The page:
Conversion is now name of the game
DANISH pig producers will not meet the deadline for complete stall and tether free systems by Jan 1, but an increase in UK supply premium will encourage more to convert.
So says Danish Bacon and Meat Council marketing director John Howard. "We need more producers to convert to preserve the Danish reputation in the UK market. From Jan 1 next year the premium for meeting UK specification will increase from 2p/kg to 3p/kg as an incentive."
The biggest issue for Danish producers is how independent auditing, demanded by UK buyers, can be done: "Its an issue thats being discussed, and well know the outcome by Oct 1," says Mr Howard.
The other main criteria to meet UK retailers demands are removal of stall and tether systems, banning the use of MBM, restricting use of antibiotics to pigs under 35kg liveweight and ending castration.
About 12%-15% producers have converted to loose-housing at a cost between £100 to £700/sow place, according to Borge Mortensen, head of production and housing at Danske Slagterier. "A further 20%-25% are in the process of converting."
According to Mr Howard, 30% of Denmarks 19,000 producers would have to covert to satisfy UKs 230,000t demand for pigmeat. "It could take up to 18 months to achieve," he says.
Producers are being signed up, but its not until veterinary visits are conducted that some UK suppliers are found to be running both stall and tether and loose systems in parallel. "Where vet audits find producers wanting in certain areas, theyll be out," says Mr Howard.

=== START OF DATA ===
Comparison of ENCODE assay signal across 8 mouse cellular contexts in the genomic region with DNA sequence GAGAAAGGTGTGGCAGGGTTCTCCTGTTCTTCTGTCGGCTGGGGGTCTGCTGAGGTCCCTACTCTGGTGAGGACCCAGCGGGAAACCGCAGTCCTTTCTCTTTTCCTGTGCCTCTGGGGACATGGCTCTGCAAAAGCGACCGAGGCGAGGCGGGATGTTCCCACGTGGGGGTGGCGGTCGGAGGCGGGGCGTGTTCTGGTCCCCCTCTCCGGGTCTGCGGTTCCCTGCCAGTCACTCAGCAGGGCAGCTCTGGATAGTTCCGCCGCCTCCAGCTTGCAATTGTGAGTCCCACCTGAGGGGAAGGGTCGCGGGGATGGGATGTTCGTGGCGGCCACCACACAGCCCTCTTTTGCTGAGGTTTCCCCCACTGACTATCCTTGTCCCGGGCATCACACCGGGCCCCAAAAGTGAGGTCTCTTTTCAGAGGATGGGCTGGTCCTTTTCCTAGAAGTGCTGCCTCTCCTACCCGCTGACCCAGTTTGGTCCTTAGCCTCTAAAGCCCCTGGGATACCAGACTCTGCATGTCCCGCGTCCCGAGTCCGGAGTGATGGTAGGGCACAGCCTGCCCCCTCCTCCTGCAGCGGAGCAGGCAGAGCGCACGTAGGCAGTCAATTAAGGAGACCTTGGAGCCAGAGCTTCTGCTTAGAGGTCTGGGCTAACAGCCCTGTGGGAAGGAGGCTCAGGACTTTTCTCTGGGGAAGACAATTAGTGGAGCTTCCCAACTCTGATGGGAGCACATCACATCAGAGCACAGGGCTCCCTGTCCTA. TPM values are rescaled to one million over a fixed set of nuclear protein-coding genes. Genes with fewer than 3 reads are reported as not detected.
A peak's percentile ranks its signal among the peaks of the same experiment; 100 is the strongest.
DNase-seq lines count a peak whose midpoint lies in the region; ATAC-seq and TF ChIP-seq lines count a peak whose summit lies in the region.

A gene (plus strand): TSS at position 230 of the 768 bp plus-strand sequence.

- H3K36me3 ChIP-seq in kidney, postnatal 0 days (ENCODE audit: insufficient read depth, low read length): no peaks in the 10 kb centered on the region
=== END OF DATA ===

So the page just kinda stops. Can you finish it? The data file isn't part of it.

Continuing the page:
The removal of meat and bone meal isnt a problem, says Neils Kjeldsen, Danske Slagteriers head of nutrition and reproduction. "In Denmark MBM is Dkr2.40/kg and soya Dkr2.27/kg – its cheaper to use soya. MBM fed pigs will be exported to eastern markets instead."
Growth promoters use has been banned in Denmark for all pigs over 35kg liveweight. In smaller pigs, a government tax of Dkr5/pig (50p/pig) applied to antibiotics at the point of sale removes the advantage of antibiotic use as a growth promoters, adds Mr Kjeldsen. Where antibiotics are detected in carcasses in pigs over 35kg liveweight, fines of £1.50/finished pig can be imposed.
Castration remains an issue: UK retailers want it stopped while other importers, particularly Germany, wont accept meat from entire boars because of taint. As the UK imports mainly bellies and hams, ending castration would leave surpluses of forequarter meat which are difficult to sell as good prices, says Mr Howard.
Danish pig producers currently face similar difficulties to
their UKcounterparts, but co-operation is helping stem
financial losses. Simon Wragg reports
• Auditing still an issue.
• Stalls & tethers going.
• No MBM or antibiotics.
• Castration ban a concern.
Only 12-15%of Danish producers have converted fully to loose housing. Higher premiums, rising to 3p/kg may encourage more to follow.